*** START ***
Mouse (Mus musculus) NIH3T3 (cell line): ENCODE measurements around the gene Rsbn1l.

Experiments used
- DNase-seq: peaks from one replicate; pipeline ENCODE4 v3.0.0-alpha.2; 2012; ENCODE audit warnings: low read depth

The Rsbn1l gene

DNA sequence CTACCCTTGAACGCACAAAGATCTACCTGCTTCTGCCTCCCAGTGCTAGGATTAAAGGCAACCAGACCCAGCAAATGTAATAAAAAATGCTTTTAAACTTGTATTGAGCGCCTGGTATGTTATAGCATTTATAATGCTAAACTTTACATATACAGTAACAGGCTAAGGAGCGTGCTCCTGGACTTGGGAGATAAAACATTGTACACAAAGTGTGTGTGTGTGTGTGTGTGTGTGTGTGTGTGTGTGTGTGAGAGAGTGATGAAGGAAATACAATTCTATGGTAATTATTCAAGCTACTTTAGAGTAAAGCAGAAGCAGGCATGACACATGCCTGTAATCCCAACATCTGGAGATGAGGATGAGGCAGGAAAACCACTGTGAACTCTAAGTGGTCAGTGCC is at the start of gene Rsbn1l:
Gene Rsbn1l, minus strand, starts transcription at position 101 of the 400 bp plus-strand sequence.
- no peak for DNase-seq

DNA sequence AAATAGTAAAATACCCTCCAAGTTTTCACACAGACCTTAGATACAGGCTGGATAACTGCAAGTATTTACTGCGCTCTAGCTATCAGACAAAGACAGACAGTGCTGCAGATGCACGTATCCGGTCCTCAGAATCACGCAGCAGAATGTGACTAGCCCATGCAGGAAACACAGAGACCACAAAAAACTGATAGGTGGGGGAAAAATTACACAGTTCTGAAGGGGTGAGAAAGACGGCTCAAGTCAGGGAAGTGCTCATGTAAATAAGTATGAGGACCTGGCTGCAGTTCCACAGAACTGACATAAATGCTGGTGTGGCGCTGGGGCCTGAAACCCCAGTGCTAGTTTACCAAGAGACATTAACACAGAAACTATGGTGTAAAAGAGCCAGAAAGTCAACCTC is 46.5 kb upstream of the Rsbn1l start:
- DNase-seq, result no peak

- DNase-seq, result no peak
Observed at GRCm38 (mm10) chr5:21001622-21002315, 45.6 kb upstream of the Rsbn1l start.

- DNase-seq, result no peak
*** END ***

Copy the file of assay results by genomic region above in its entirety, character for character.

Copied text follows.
Mouse (Mus musculus) NIH3T3 (cell line): ENCODE measurements around the gene Rsbn1l.

Experiments used
- DNase-seq: peaks from one replicate; pipeline ENCODE4 v3.0.0-alpha.2; 2012; ENCODE audit warnings: low read depth

The Rsbn1l gene

DNA sequence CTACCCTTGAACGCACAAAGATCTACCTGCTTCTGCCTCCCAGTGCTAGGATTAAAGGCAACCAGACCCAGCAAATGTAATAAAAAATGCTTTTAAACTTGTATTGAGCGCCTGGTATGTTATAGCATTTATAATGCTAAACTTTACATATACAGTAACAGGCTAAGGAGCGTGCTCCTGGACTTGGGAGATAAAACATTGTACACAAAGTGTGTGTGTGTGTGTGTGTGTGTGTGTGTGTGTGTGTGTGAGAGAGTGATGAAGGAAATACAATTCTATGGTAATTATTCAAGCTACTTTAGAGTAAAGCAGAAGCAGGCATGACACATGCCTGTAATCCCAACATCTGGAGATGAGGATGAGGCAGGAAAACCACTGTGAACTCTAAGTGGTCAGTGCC is at the start of gene Rsbn1l:
Gene Rsbn1l, minus strand, starts transcription at position 101 of the 400 bp plus-strand sequence.
- no peak for DNase-seq

DNA sequence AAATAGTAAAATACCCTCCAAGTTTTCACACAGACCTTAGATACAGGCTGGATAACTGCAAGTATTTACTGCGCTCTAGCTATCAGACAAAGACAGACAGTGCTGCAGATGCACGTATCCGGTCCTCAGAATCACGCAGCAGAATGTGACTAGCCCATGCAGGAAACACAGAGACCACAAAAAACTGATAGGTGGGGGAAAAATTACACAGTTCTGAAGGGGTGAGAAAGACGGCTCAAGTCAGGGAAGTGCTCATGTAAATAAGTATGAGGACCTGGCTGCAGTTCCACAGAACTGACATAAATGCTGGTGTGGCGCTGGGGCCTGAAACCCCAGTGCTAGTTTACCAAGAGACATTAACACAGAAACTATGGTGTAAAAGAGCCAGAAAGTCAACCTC is 46.5 kb upstream of the Rsbn1l start:
- DNase-seq, result no peak

- DNase-seq, result no peak
Observed at GRCm38 (mm10) chr5:21001622-21002315, 45.6 kb upstream of the Rsbn1l start.

- DNase-seq, result no peak